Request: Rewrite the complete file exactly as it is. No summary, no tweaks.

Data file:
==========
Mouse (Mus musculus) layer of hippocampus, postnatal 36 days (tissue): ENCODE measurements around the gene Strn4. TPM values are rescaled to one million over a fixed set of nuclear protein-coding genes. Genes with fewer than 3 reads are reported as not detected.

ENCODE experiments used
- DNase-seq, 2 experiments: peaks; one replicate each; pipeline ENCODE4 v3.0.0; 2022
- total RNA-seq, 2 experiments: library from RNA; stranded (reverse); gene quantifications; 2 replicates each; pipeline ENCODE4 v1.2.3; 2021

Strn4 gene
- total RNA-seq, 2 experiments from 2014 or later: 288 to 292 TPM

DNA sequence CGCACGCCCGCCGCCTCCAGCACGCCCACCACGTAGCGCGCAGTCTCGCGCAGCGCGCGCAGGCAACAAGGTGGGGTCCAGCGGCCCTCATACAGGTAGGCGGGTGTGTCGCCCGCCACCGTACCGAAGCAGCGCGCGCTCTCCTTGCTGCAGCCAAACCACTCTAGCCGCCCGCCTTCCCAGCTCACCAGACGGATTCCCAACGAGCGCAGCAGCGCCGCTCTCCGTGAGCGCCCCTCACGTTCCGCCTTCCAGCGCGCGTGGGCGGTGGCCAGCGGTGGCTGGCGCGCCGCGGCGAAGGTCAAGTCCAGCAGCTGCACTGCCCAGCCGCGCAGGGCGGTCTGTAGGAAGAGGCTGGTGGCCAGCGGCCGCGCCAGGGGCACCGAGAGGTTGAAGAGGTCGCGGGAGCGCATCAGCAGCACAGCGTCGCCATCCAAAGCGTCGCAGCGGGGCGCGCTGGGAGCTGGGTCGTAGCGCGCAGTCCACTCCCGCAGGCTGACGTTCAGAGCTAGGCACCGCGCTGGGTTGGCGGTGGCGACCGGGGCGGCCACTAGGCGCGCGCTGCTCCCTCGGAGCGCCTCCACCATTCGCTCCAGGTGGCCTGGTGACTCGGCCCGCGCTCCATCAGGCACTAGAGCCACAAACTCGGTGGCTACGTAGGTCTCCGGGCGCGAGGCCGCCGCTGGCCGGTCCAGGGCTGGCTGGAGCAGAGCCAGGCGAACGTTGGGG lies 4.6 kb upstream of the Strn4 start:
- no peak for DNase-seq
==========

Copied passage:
Mouse (Mus musculus) layer of hippocampus, postnatal 36 days (tissue): ENCODE measurements around the gene Strn4. TPM values are rescaled to one million over a fixed set of nuclear protein-coding genes. Genes with fewer than 3 reads are reported as not detected.

ENCODE experiments used
- DNase-seq, 2 experiments: peaks; one replicate each; pipeline ENCODE4 v3.0.0; 2022
- total RNA-seq, 2 experiments: library from RNA; stranded (reverse); gene quantifications; 2 replicates each; pipeline ENCODE4 v1.2.3; 2021

Strn4 gene
- total RNA-seq, 2 experiments from 2014 or later: 288 to 292 TPM

DNA sequence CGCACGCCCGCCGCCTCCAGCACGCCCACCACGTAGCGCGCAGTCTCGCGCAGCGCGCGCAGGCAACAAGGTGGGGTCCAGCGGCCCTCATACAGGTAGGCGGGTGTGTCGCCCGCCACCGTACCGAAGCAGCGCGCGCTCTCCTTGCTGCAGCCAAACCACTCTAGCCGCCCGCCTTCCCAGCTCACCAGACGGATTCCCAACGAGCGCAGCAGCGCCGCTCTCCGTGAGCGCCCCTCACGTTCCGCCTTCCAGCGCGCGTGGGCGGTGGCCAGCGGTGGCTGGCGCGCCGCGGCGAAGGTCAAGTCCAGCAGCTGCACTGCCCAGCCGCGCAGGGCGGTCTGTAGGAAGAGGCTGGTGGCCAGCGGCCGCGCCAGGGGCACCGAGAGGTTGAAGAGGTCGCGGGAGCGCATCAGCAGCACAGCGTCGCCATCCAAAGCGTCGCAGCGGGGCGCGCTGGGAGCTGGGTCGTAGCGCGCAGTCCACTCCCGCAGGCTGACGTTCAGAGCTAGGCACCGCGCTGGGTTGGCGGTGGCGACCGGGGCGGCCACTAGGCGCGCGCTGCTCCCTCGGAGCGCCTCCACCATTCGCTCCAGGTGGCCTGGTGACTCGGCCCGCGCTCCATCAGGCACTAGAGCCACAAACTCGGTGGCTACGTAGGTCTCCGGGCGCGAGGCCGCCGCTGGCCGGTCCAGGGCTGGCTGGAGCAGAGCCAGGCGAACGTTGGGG lies 4.6 kb upstream of the Strn4 start:
- no peak for DNase-seq